words by rheanne cruz
Like something straight out of a road trip daydream, Moonrise Nation - a musical trio consisting of Emma McCall, Arden Baldinger, and Eva Baldinger, deliver an addicting pop folk sound you can’t quite forget. Creating an emotional connection between artist and the listener, their lyrics are deeply felt and easy to appreciate, ranging from heartache and healing, to strength.
Their debut record, Glamour Child comes out July 28th, and we got the chance to get to know the band before they’re all over your radar! In the meantime, get your daily Moonrise fix from their singles Demo Day and Eye to Eye, all available on Spotify!
So, you’re releasing your first record. Were there any emotional obstacles trying to project the best version of your band?
Eva: Well emotionally, being in the studio and thinking, ‘Oh well, this is done!’ is a very hard thing to do, because you always feel like you can be better. You want the public to feel the same way you do about your music.
Emma: Emotionally, just hoping other people understand what we’re talking about. As women, we can get cast in a certain way and we hope that people would give it the attention that they would to a record they assume has a lot of depth and complexity.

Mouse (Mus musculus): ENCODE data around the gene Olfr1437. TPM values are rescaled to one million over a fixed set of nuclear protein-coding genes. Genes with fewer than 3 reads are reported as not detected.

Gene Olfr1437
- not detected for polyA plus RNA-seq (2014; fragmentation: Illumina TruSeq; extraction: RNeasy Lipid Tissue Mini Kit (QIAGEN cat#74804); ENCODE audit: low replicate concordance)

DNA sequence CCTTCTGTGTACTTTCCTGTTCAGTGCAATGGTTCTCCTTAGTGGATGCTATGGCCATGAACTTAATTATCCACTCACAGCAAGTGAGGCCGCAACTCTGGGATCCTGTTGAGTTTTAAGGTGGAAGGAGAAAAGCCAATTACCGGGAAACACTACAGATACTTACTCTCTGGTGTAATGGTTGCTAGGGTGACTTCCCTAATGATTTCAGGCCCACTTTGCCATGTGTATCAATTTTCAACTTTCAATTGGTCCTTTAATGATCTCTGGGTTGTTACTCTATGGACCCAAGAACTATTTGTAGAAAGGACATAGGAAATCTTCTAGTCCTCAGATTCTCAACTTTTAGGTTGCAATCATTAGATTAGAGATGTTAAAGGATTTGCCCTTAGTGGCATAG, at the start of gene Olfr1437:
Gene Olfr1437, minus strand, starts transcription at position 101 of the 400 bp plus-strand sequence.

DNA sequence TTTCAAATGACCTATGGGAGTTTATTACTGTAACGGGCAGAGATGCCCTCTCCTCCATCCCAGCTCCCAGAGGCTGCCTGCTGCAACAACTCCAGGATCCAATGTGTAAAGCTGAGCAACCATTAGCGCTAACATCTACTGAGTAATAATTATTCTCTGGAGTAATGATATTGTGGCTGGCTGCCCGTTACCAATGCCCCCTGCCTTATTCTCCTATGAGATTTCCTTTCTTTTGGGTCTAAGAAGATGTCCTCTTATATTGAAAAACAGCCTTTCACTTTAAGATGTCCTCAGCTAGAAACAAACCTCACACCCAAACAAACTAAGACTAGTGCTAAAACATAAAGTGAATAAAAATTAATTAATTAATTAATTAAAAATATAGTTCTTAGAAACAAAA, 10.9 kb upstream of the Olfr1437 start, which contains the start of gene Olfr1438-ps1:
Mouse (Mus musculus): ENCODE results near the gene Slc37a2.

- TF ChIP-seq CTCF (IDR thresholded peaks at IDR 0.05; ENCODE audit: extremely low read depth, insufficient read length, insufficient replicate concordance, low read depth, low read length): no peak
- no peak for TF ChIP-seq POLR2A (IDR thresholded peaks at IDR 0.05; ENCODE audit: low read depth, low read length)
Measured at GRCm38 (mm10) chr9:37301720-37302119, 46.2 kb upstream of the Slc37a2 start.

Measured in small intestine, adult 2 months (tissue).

Arden: There are some songs on the record that are very personal and vulnerable. I think as a listener you’re detached from it, but performing and playing a piece for someone, especially if you wrote it and it’s an insight to something you would never bring up in a conversation with someone, is so scary.
Do you have any favorite songs from the record?
Emma: Mine changes depending on what we’re talking about. As far as songs to perform, my favorite is Petty Games. It has a really fun bass part, and we play musical chairs and Eva gets to play on the keys. As far as recording value, my favorite song is Snow. We have a pump organ on that song, and it was recorded with live room vocals. It’s very stripped back.
Eva: Mine alternate, I love both of their songwriting.
Since you’ve been performing for a while, did you try anything new?
Arden: We were actually just talking about our producer Steven. He was so brilliant at pushing us outside the realms of our comfort zone with song writing, and making sure every single musical line has a purpose. With this one, we really had to workshop outside of the studio and challenge ourselves to really get our ducks in a row before heading in.
Emma: The EP was very acoustic; we recorded it live room. This record had grittier guitar lines, more bass, and synths. I think this one ripped a little harder.
Where did you get your start? Emotionally, what brought you to the conclusion that you should be a band?
Eva: Arden and I would fiddle around, she would play guitar, and we would sing mostly covers. I think it was when Arden and I would sing a harmony over something we were playing, and it was like ‘Oh my god guys, this is really cool!’. We realized each of us had started writing on our own time, and we were like, ‘Let’s bring someone’s song to the table and play it!’. When you’re a musician, it’s just a feeling; ‘This is good, I understand where I’m going with my melodies and lines.’ It was cohesive right off the bat.